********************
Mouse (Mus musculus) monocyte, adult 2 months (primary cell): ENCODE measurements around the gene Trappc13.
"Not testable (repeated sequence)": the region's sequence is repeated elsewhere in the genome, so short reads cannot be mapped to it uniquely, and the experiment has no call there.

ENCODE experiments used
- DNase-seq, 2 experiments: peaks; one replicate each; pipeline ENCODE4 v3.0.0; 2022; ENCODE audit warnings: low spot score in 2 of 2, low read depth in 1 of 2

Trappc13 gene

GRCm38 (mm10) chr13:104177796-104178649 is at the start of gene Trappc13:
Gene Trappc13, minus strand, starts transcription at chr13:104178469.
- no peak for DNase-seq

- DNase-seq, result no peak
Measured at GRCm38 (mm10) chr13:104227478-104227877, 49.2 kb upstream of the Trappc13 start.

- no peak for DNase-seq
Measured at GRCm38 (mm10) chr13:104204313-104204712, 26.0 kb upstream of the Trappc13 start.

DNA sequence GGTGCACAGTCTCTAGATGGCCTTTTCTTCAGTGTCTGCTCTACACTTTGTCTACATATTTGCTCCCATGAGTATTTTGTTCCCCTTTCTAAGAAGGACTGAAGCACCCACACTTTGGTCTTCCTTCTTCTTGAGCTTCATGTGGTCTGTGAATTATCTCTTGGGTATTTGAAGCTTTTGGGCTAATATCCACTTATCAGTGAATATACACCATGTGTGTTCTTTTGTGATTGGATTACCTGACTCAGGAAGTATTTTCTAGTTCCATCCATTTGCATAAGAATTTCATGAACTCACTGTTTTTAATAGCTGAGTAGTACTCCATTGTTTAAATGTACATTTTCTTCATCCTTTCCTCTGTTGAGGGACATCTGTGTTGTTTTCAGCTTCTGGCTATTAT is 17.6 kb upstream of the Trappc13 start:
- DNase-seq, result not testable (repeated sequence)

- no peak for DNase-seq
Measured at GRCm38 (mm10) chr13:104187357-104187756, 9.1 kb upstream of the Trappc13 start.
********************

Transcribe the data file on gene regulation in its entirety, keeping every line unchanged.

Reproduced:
Mouse (Mus musculus) monocyte, adult 2 months (primary cell): ENCODE measurements around the gene Trappc13.
"Not testable (repeated sequence)": the region's sequence is repeated elsewhere in the genome, so short reads cannot be mapped to it uniquely, and the experiment has no call there.

ENCODE experiments used
- DNase-seq, 2 experiments: peaks; one replicate each; pipeline ENCODE4 v3.0.0; 2022; ENCODE audit warnings: low spot score in 2 of 2, low read depth in 1 of 2

Trappc13 gene

GRCm38 (mm10) chr13:104177796-104178649 is at the start of gene Trappc13:
Gene Trappc13, minus strand, starts transcription at chr13:104178469.
- no peak for DNase-seq

- DNase-seq, result no peak
Measured at GRCm38 (mm10) chr13:104227478-104227877, 49.2 kb upstream of the Trappc13 start.

- no peak for DNase-seq
Measured at GRCm38 (mm10) chr13:104204313-104204712, 26.0 kb upstream of the Trappc13 start.

DNA sequence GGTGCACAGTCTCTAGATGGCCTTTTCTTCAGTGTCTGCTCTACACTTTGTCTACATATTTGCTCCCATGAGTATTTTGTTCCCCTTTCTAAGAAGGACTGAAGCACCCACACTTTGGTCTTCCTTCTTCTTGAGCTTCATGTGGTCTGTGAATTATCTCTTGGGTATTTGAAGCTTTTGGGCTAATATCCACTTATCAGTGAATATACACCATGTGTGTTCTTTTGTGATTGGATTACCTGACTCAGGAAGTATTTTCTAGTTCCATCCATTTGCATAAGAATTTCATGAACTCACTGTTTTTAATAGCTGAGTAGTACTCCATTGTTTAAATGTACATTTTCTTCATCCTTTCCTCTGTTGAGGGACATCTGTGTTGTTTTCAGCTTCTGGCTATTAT is 17.6 kb upstream of the Trappc13 start:
- DNase-seq, result not testable (repeated sequence)

- no peak for DNase-seq
Measured at GRCm38 (mm10) chr13:104187357-104187756, 9.1 kb upstream of the Trappc13 start.